A UNEP/CCAC report calls for an era of accelerated methane mitigation as emissions keep increasing. The Global Methane Assessment 2030 Baseline report. Why act now: a new era for accelerated implementation examines baseline (business-as-usual) projections of methane emissions over the coming decade, their relationship to the Global Methane Pledge and why we need to act now to accelerate implementation.
Last year the climate and Clean Air Coalition and UN Environment Program published the landmark Global Methane Assessment, which has led in part to the launch of the Global Methane Pledge at COP 26 in Glasgow. There is now a growing global political consensus that action on methane is a critical component of mitigating all climate forcers. Methane mitigation will help us hold to our commitment to achieve a 1.5 consistent pathway through this century which achieves both our climate objectives and our development objectives.
Nathan Borgford-Parnell, Science Affairs Coordinator with the Climate and Clean Air Coalition, speaks with four of the co-authors of the report to discuss the growth rates of methane, satellite measurements and concrete measures to mitigate methane emissions in all three main sectors: fossil fuels, waste and agriculture. They underline how essential it is to integrate socio-economic considerations in the design of mitigation policies to avoid aggravating existing inequalities.
- Ilse Aben, Senior Scientist, the Netherlands Institute for Space Research (SRON), CCAC Scientific Advisory Panel Member
- Drew Shindell, Nicholas Professor of Earth Science, Duke University, CCAC Scientific Advisory Panel Member
- Lena Höglund-Isaksson, Senior Research Scholar, International Institute for Applied Systems Analysis, CCAC Scientific Advisory Panel Member
- Benjamin Poulter, Research Scientist, NASA Goddard Space Flight Center
Nathan Borgford-Parnell: In 2021 the Global Methane Assessment showed that significant action is needed, particularly in this decade, to reduce methane along with all other climate forcers if we're going to achieve our 1.5 target. It also showed that this is achievable. These messages really sparked something in the world as evidenced by the launch of the Global Methane Pledge at COP26 in Glasgow.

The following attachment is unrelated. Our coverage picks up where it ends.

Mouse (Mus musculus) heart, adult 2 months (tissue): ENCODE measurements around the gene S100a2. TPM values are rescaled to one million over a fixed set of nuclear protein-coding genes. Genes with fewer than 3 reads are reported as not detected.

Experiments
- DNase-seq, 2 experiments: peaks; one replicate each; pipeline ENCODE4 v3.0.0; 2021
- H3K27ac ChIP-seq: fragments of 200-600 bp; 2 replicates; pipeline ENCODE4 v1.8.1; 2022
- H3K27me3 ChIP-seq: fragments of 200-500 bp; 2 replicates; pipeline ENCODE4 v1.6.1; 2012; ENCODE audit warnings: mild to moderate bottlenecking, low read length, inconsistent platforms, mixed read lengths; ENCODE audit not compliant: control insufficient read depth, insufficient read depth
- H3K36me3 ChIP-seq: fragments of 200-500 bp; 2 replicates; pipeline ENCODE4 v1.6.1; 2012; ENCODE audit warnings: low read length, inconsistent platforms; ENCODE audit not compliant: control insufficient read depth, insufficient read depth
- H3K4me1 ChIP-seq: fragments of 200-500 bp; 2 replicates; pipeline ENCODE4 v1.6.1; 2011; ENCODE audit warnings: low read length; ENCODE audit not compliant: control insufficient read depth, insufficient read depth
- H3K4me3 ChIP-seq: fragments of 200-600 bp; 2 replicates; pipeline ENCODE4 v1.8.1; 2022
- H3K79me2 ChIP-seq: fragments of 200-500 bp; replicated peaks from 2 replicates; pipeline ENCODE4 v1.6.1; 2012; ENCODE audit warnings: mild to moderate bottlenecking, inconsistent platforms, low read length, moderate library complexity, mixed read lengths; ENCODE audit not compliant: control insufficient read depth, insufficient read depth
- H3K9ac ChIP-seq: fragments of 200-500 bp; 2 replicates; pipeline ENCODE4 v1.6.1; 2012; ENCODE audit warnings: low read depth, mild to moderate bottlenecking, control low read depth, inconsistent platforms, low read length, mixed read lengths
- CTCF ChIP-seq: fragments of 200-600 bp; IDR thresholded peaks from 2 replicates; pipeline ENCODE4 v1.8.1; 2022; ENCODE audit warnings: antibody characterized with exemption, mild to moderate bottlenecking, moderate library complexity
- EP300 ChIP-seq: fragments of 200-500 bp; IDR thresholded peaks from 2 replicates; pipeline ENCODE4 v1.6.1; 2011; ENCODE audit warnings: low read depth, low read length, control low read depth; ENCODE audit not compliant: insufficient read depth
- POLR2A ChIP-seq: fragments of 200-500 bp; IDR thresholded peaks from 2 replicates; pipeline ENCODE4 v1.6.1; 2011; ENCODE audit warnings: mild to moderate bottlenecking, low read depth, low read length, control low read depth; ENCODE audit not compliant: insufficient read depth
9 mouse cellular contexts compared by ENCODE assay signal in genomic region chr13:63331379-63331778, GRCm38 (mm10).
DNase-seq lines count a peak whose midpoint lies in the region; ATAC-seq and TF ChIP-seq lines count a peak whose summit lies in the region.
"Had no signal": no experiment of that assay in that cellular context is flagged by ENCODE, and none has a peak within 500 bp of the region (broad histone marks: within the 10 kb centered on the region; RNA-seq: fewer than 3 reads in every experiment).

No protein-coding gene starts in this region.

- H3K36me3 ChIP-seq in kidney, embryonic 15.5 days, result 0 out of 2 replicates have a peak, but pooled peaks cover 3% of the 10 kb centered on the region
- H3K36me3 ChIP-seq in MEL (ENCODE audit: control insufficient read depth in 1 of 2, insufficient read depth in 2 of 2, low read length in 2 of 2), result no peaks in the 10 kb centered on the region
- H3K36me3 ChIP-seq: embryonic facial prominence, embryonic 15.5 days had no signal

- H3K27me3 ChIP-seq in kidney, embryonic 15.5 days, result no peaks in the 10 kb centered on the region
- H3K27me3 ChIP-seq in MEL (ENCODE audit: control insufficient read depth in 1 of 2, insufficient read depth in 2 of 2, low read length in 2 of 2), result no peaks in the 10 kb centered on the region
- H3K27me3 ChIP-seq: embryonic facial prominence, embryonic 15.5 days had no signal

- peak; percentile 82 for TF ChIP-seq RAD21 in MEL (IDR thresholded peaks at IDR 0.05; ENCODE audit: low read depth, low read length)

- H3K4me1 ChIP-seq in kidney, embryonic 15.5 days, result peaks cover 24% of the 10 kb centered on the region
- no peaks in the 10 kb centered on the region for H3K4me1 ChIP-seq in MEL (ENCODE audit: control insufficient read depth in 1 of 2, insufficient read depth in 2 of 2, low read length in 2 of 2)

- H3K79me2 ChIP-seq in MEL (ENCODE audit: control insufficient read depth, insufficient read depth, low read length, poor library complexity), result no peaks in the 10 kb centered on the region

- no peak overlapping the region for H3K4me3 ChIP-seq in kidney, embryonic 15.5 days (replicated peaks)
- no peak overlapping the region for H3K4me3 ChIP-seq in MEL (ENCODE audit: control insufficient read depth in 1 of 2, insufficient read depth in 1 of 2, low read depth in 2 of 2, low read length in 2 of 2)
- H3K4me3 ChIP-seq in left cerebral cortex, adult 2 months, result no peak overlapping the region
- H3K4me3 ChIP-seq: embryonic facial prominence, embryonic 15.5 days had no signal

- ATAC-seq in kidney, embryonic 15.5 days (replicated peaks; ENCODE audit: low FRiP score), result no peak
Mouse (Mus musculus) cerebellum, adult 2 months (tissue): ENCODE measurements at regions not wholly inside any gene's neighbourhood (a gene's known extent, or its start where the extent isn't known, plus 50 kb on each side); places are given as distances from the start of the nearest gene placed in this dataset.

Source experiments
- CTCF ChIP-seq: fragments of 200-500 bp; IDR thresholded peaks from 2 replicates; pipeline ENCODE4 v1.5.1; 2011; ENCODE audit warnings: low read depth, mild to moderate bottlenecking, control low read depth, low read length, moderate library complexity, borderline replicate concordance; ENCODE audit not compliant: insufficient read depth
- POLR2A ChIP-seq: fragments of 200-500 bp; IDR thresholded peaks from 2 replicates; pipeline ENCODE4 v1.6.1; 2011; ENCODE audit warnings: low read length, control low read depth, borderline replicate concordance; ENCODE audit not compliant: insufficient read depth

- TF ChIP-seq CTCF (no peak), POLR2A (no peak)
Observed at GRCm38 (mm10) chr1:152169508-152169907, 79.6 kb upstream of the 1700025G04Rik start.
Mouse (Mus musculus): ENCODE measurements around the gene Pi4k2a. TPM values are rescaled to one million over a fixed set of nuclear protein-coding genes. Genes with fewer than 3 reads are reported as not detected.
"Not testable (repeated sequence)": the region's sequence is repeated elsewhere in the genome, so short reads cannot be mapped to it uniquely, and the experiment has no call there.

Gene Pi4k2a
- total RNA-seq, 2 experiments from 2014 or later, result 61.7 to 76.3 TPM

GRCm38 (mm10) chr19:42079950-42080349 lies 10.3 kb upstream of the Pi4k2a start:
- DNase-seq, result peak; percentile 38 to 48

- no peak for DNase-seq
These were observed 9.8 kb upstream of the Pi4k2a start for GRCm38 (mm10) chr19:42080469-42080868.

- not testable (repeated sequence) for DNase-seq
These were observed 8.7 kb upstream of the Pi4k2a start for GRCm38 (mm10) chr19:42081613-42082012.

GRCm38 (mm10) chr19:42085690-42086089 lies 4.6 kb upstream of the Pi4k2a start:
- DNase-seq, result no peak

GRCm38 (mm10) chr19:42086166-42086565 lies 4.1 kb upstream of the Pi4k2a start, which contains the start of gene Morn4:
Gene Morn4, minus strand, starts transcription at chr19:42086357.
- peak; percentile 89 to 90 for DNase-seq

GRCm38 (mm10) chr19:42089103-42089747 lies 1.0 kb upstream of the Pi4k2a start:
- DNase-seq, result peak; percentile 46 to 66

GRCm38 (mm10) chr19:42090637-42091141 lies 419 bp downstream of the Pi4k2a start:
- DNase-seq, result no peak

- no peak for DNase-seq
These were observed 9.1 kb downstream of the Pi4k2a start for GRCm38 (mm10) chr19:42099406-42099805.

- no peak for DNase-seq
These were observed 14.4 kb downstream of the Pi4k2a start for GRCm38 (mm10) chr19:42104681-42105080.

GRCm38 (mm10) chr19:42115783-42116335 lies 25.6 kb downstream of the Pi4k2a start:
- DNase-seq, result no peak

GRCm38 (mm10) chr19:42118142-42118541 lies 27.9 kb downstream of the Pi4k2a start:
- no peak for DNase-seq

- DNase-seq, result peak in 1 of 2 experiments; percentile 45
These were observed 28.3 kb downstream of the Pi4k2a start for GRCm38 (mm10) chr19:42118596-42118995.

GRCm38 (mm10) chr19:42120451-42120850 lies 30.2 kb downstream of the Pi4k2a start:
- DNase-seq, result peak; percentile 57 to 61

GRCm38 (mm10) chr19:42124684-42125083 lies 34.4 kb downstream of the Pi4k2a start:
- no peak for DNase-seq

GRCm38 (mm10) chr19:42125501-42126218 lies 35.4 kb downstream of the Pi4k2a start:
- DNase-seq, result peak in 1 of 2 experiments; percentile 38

We’re now a year out from Glasgow and we're coming out with this new report. The Global Methane Assessment 2030 Baseline Report. Drew, starting with you. What does this 2030 Baseline Report add to the global methane assessment story and how is it going to carry us forward to this decade?
Drew Shindell: The Baseline Report is a very detailed study of where our current policies are taking us. So, this isn't pledges where countries have said we're going to aim for net zero or we're going to do something in particular like the Global Methane Pledge, right. This looks at what we actually have in place in our existing laws and regulations. And so, the message, unfortunately, is that our current trajectory is continued, very rapid growth in methane emissions, and therefore the concentrations in the atmosphere.
I think what that's really setting out for us is that we knew all along the Global Methane Pledge would be a challenge, but it's actually even more of a challenge than we thought since we're continuing to go dramatically in the wrong direction. The bottom line of this is really a call for rapidly accelerating implementation of the kind of policies that we outlined in the in the original global methane assessment.
Nathan Borgford-Parnell: Lena and Ben, a lot of information has come out in the in the last couple of weeks about the rate of methane emissions into the atmosphere. It seems the rate is continuing to be extremely high and increasing. And I wonder if you can put the some of the main conclusions of this report into context of these latest numbers?